Space Camp Report!

From: Patrick (
Date: Fri Jul 14 2000 - 18:52:20 PDT

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    Hi everybody, I'm back from Space Camp!  It was a lot of fun, and I met some great kids there, including a few (casual) sat
    observers! I guess I should start out by saying that the satellite observing in Huntsville was a complete bust, so if you are
    looking for sat observation reports move on to the next email :).  With over 1000 kids at camp at a time, the councilors didn't have
    time to spend on a few kids who wanted to go outside after "lights out" to watch satellites.  My iridium flare was at 10:30 or so,
    and at that time we weren't outside and couldn't get our councilor to let us out, so I wasn't able to fool them with the alien
    trick.  I was surprised to find a few other kids who wouldn't have been fooled, because they had already watched a few Iridiums.
    Apart from Iridiums, no other sats would have been visible for a bunch of reasons.  I'm not sure if this is true all or most of the
    time, but around Huntsville the seeing was ABSOLUTELY TERRIBLE.  I couldn't see a star above about 30-40 degrees altitude, there was
    always a ring of haze in the lower half of the sky, I suppose from the heat and humidity, that made sat watching (except for right
    overhead) pretty much impossible.  Also, Space Camp has decided that it is a good idea to shine HUGE lights directly up into the
    night sky.  The place
    gives off a ton of light pollution in trying to keep their rocket farm and Space Shuttle visible and they ruin the sky for miles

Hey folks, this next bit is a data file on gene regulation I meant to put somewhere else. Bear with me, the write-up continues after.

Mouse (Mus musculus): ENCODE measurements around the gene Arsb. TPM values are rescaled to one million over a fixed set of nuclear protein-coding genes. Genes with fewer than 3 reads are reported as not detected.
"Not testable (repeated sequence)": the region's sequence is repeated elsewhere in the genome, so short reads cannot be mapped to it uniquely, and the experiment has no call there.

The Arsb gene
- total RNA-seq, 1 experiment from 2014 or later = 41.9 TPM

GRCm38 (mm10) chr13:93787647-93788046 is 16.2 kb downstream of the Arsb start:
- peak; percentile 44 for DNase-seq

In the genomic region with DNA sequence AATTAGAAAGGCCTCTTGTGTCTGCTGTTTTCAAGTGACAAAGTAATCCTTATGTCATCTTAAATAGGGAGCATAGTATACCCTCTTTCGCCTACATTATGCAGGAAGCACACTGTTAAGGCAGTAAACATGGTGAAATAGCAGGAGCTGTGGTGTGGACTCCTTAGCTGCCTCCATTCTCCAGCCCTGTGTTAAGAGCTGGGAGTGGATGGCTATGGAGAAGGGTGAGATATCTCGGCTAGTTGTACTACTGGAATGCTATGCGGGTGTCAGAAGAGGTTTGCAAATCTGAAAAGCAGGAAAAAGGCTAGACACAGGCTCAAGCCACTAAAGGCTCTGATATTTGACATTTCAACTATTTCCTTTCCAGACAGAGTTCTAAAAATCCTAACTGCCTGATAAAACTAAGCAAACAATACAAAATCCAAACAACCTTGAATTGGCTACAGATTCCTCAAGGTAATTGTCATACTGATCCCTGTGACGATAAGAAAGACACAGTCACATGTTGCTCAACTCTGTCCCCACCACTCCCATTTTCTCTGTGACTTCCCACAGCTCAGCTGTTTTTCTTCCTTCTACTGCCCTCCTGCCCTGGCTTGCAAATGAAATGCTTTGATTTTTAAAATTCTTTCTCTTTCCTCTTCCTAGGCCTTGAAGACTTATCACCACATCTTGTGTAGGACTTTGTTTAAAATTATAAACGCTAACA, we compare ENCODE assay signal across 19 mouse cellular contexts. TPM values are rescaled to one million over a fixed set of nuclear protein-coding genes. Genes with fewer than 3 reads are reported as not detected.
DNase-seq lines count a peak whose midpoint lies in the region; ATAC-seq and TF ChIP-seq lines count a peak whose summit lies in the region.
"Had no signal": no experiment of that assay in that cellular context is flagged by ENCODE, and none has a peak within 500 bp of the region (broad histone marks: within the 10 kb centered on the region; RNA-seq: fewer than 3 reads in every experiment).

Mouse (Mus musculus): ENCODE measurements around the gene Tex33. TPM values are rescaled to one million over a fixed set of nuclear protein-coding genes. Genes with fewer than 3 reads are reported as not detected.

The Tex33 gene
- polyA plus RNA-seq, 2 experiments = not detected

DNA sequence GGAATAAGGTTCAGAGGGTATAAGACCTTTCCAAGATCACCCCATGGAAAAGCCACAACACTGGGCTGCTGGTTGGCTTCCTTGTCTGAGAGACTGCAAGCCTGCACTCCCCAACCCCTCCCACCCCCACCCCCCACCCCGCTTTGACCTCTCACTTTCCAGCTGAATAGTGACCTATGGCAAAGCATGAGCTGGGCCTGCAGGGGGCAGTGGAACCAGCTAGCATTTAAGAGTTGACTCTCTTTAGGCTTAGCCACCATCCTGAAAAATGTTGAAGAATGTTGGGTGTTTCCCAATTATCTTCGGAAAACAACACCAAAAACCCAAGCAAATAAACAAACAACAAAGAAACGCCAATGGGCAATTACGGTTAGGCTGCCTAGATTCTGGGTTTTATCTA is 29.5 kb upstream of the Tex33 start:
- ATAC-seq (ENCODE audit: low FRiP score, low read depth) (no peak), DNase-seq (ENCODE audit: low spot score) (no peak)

around.  The only two stars I ever managed to see were Vega and Arcturus, so you can see why I didn't bother trying to watch any
    non-Iridium sats.  BTW there were no ISS or Mir passes the whole time! :( All that said, Space Camp was great, and the lack of sat
    watching was only a minor nuisance.
        I could type out all the stuff we did but that would take too long and it would be boring, so I'll just tell about the two most
    fun things.  Probably the most fun was visiting Marshall Space Flight Center, which is only about half a mile away.  I had figured
    the place was gonna be an old dump in the middle of no where that was long ago retired to some kind of national monument or
    whatever.  You can imagine how surprised I was when we walked into a building, and there behind a window were two pieces of the ISS!
    <I took pictures and I'll scan them and put them on a web site or something within the next few days> The first chunk I saw was just
    the same size and shape as the laboratory that is now being pressure tested at the Cape.  When I saw it at first I thought it was
    the lab (It looked much the same as in the pictures), but then I realized it didn't have the red collar and that the lab I was
    thinking of was a few hundred miles south east of me waiting to be put on a rocket.  The piece I was looking at was the US's
    habitation module, less than half complete.  So that was really cool. Then over to the right was a six door connecting node, that
    will probably never be put in space because Italy is now planning on building two of them.  And remember I'm seeing all this just
    hours after Russia launched
    the long awaited Zvezda, so my little trip couldn't have been more timely.  Then we went into another room and got to see an air
    lock that is almost complete, and according to our tour guide will be launched in September.  I'm not sure I believe that because I